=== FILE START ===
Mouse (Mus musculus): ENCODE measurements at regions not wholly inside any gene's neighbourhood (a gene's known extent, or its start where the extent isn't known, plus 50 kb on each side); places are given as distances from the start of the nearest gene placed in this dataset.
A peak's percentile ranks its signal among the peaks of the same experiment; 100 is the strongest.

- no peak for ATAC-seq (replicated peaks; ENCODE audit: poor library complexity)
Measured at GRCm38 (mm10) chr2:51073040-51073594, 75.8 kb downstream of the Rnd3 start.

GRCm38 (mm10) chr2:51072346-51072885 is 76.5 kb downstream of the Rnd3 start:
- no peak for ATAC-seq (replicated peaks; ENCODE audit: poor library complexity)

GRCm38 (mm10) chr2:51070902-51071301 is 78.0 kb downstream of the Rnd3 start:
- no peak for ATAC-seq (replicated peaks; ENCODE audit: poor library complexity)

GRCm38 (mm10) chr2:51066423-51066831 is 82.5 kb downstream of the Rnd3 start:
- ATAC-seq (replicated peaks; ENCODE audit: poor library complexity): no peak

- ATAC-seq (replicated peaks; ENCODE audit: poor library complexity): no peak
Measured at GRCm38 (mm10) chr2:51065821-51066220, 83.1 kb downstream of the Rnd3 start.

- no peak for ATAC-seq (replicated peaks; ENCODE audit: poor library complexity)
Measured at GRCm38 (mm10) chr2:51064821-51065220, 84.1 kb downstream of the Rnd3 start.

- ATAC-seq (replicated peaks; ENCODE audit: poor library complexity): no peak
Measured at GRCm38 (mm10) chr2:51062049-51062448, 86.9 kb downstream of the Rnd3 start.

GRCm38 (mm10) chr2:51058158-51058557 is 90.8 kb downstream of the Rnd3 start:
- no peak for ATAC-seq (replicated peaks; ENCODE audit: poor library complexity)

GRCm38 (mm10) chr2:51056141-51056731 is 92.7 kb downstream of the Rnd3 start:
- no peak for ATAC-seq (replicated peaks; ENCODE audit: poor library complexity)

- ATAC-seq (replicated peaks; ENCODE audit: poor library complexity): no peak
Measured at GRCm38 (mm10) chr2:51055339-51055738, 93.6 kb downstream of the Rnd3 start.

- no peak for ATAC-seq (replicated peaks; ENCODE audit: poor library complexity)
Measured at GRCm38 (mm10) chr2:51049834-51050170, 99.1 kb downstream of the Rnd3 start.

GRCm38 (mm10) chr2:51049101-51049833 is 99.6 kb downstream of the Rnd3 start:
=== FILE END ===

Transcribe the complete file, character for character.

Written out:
Mouse (Mus musculus): ENCODE measurements at regions not wholly inside any gene's neighbourhood (a gene's known extent, or its start where the extent isn't known, plus 50 kb on each side); places are given as distances from the start of the nearest gene placed in this dataset.
A peak's percentile ranks its signal among the peaks of the same experiment; 100 is the strongest.

- no peak for ATAC-seq (replicated peaks; ENCODE audit: poor library complexity)
Measured at GRCm38 (mm10) chr2:51073040-51073594, 75.8 kb downstream of the Rnd3 start.

GRCm38 (mm10) chr2:51072346-51072885 is 76.5 kb downstream of the Rnd3 start:
- no peak for ATAC-seq (replicated peaks; ENCODE audit: poor library complexity)

GRCm38 (mm10) chr2:51070902-51071301 is 78.0 kb downstream of the Rnd3 start:
- no peak for ATAC-seq (replicated peaks; ENCODE audit: poor library complexity)

GRCm38 (mm10) chr2:51066423-51066831 is 82.5 kb downstream of the Rnd3 start:
- ATAC-seq (replicated peaks; ENCODE audit: poor library complexity): no peak

- ATAC-seq (replicated peaks; ENCODE audit: poor library complexity): no peak
Measured at GRCm38 (mm10) chr2:51065821-51066220, 83.1 kb downstream of the Rnd3 start.

- no peak for ATAC-seq (replicated peaks; ENCODE audit: poor library complexity)
Measured at GRCm38 (mm10) chr2:51064821-51065220, 84.1 kb downstream of the Rnd3 start.

- ATAC-seq (replicated peaks; ENCODE audit: poor library complexity): no peak
Measured at GRCm38 (mm10) chr2:51062049-51062448, 86.9 kb downstream of the Rnd3 start.

GRCm38 (mm10) chr2:51058158-51058557 is 90.8 kb downstream of the Rnd3 start:
- no peak for ATAC-seq (replicated peaks; ENCODE audit: poor library complexity)

GRCm38 (mm10) chr2:51056141-51056731 is 92.7 kb downstream of the Rnd3 start:
- no peak for ATAC-seq (replicated peaks; ENCODE audit: poor library complexity)

- ATAC-seq (replicated peaks; ENCODE audit: poor library complexity): no peak
Measured at GRCm38 (mm10) chr2:51055339-51055738, 93.6 kb downstream of the Rnd3 start.

- no peak for ATAC-seq (replicated peaks; ENCODE audit: poor library complexity)
Measured at GRCm38 (mm10) chr2:51049834-51050170, 99.1 kb downstream of the Rnd3 start.

GRCm38 (mm10) chr2:51049101-51049833 is 99.6 kb downstream of the Rnd3 start: